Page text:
2. A Florida jury handed down a massive $23.6 billion judgment Friday against R.J. Reynolds Tobacco Co., the second largest cigarette producer in the U.S.
The damages were awarded to Cynthia Robinson, who sued Reynolds on behalf of her husband Michael Johnson Sr., a longtime smoker. Johnson died of lung cancer in 1996, the Associated Press reports. Robinson filed her lawsuit in 2008 and Friday’s award comes at the conclusion of a four-week trial.
The jury also awarded Robinson $16.8 million in compensatory damages.
3. Robinson’s lawyers said their goal was to stop tobacco companies from targeting children.
Christopher Chestnut, an attorney representing Robinson, told the AP the verdict sends a statement to tobacco companies that they “cannot continue to lie to the American people and the American government about the addictiveness of and the deadly chemicals in their cigarettes.” Another attorney said that Robinson and her team were more interested in making a difference than collecting the money.
4. It’s unclear how much of the award Robinson might actually collect, or when she might collect it.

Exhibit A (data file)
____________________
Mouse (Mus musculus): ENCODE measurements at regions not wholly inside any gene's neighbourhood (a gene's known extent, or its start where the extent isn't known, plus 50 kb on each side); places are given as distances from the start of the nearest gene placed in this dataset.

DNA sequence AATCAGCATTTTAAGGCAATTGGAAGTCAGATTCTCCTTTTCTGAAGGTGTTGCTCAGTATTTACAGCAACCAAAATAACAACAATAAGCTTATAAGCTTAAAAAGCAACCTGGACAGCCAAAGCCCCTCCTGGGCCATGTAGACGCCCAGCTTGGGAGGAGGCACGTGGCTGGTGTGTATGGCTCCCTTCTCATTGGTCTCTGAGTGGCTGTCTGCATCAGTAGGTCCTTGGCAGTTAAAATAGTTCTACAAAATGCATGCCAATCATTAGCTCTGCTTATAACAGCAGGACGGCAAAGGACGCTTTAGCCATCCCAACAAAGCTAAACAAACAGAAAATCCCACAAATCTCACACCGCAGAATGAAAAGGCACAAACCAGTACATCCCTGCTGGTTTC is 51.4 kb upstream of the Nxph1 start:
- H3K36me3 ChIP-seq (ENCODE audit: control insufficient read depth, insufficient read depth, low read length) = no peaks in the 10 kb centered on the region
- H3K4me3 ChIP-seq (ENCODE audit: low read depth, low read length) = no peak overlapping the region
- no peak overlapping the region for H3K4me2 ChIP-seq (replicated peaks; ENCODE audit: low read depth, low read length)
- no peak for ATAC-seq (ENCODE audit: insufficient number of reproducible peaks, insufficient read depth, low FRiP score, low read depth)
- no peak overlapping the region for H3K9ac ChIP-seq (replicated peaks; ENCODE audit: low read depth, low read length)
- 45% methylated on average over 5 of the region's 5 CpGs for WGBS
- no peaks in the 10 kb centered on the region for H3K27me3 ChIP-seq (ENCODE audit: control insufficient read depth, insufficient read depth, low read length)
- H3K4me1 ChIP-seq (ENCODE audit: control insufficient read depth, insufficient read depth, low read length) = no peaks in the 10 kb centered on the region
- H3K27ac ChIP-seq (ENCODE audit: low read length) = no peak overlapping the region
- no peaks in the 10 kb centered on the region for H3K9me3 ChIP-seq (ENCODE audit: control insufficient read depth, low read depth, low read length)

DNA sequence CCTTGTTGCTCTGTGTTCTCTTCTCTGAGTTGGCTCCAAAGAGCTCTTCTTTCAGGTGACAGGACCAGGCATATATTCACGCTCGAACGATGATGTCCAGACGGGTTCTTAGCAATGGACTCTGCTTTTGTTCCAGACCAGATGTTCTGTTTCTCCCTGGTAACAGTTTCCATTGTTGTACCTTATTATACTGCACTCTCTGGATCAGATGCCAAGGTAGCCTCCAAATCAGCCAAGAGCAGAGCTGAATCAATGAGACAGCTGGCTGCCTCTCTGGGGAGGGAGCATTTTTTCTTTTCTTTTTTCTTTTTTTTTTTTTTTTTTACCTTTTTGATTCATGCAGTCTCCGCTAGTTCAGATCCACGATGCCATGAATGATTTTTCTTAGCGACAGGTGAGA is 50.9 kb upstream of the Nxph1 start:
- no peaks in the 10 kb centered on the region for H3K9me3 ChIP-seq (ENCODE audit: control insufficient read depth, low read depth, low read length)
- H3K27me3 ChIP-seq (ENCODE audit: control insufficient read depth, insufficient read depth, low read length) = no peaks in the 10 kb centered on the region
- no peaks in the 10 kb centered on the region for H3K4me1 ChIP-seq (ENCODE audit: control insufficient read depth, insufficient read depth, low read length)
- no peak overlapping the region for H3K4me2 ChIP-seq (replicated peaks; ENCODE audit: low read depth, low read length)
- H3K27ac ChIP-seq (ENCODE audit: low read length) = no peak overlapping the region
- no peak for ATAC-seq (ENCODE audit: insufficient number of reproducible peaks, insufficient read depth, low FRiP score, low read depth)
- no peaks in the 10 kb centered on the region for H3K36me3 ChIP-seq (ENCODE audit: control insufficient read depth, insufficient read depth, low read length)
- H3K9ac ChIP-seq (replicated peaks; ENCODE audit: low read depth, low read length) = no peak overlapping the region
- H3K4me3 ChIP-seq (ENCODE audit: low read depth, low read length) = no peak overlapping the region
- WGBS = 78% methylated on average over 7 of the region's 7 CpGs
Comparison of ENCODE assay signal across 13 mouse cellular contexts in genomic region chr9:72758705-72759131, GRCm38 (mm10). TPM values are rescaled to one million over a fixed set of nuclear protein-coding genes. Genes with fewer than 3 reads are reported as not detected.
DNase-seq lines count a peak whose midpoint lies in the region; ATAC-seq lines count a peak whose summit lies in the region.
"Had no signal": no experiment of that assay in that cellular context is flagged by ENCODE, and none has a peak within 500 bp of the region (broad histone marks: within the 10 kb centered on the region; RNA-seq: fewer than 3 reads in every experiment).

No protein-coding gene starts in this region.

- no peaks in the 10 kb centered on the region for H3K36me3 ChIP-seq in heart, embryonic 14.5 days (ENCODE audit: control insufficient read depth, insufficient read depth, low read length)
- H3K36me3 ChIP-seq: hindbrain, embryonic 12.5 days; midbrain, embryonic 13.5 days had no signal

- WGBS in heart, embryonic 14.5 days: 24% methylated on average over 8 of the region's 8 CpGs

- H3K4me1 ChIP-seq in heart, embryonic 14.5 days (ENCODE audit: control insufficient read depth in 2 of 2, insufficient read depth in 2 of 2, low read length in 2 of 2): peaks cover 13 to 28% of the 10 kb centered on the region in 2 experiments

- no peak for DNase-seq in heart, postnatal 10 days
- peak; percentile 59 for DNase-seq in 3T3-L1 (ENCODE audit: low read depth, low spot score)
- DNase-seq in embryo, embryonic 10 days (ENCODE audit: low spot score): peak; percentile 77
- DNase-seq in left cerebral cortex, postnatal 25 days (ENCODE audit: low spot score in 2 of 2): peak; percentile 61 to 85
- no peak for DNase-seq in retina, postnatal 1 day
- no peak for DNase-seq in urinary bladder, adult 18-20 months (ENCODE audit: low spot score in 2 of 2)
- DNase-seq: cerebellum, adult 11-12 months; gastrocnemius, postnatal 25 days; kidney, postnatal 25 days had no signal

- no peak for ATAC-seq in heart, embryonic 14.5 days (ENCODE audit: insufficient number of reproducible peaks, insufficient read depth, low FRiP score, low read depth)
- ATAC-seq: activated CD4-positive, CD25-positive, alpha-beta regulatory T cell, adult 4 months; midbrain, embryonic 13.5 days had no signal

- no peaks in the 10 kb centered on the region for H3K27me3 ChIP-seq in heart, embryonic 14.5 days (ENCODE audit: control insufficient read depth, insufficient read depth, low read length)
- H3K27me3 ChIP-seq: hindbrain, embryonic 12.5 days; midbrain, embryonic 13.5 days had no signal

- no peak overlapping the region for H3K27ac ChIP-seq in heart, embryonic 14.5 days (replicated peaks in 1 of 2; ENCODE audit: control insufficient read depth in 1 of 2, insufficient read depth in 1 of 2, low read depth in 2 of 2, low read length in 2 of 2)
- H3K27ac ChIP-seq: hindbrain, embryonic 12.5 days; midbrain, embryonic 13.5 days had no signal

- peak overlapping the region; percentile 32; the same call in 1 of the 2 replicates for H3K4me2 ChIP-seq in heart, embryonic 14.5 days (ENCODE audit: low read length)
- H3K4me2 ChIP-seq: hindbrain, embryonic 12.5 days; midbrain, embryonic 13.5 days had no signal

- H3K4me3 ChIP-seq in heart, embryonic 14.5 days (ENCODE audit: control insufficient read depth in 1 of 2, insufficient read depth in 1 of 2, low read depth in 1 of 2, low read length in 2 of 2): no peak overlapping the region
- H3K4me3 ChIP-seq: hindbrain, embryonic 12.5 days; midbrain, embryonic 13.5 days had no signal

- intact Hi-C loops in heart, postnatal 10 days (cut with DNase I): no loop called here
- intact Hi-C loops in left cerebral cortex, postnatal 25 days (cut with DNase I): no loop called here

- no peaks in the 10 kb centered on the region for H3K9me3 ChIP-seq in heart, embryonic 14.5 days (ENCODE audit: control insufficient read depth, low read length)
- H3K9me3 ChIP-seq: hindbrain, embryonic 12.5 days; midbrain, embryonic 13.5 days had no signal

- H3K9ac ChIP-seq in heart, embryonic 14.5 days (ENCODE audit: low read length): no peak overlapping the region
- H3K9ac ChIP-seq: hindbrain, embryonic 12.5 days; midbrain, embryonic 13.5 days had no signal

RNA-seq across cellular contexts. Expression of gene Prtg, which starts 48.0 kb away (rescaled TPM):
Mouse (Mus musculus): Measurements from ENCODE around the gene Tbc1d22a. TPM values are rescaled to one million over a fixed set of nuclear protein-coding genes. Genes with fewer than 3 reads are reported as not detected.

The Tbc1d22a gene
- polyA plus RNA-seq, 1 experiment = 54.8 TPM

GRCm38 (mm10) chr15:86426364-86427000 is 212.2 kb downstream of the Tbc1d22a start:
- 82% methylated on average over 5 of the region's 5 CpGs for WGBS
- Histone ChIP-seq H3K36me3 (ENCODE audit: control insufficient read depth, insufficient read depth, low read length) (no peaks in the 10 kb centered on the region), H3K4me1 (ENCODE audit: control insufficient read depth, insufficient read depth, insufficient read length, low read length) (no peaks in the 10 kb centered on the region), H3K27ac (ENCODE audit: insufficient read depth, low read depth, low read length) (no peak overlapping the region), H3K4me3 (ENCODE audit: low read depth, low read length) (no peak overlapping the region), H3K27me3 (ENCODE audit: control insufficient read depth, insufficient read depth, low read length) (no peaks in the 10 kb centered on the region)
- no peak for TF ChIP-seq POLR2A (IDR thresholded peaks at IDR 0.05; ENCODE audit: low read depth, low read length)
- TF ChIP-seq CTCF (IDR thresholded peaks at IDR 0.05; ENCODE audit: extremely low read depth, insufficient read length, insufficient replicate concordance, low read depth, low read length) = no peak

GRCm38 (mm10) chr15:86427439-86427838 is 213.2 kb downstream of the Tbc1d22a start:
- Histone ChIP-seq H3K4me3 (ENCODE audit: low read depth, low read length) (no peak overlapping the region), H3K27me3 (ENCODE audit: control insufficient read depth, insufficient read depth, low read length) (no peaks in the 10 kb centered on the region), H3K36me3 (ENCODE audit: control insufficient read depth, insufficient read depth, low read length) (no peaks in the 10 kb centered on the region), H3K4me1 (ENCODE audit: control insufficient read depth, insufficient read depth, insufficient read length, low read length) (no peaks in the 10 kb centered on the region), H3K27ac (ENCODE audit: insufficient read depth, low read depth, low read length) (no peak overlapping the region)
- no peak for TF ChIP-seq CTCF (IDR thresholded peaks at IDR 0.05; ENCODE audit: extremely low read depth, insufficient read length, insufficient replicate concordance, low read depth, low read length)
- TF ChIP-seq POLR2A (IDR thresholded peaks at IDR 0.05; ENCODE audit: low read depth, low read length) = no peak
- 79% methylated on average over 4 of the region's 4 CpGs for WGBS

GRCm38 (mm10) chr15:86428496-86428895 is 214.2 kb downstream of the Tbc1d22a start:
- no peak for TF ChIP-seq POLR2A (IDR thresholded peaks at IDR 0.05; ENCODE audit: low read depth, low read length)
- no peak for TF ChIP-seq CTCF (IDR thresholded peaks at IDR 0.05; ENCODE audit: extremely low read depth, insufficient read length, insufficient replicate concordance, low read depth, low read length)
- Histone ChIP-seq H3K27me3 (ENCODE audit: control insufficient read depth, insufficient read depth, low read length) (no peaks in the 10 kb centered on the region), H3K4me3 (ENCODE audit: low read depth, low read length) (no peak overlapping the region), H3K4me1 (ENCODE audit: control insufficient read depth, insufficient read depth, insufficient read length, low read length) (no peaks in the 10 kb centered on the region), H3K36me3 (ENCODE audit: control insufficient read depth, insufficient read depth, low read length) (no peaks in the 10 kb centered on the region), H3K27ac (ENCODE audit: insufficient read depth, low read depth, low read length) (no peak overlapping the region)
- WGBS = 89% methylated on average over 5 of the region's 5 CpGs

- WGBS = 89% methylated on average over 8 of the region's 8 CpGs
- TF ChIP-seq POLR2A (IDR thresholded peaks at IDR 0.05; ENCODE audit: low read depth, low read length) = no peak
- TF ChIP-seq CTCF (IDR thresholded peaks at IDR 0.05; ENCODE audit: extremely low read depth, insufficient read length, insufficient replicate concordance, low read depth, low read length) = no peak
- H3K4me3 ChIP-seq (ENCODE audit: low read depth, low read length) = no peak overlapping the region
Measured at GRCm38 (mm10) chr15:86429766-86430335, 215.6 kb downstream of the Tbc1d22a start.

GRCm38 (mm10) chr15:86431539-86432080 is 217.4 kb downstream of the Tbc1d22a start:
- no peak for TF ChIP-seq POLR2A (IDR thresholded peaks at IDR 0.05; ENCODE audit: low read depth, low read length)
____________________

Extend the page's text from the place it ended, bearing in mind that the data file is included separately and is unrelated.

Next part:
Reynolds’ representatives said the huge award violated the law and was “grossly excessive.” The company plans to file a series of motions opposing the decision. Those motions — as well as appeals, which Reynolds also plans to file — will delay any actual payout to Robinson.
However, tobacco companies have faired poorly during appeals in recent cases. For example, the U.S. Supreme Court refused to hear a case from several tobacco companies last month in which Florida smokers had won $70 million. The Supreme Court also refused to hear an appeal from tobacco companies last year.
In June 2013, an appeals court upheld a $20 million award in a case against Reynolds, the AP reports. However, the court had previously ruled that a $40.8 million award in the same case was excessive.
6. Reynolds makes Camel, Pall Mall, Winston, and Salem cigarettes, among others.
The company is based in Winston-Salem, North Carolina, and has plans to get bigger. On Tuesday, it announced that it would buy Lorillard Tobacco Co., the third-largest cigarette producer in the U.S., for $25 billion. Lorillard makes Newport Cigarettes, which are the second-most popular brand in the U.S.
The deal to consolidate the two companies is expected to wrap up next year.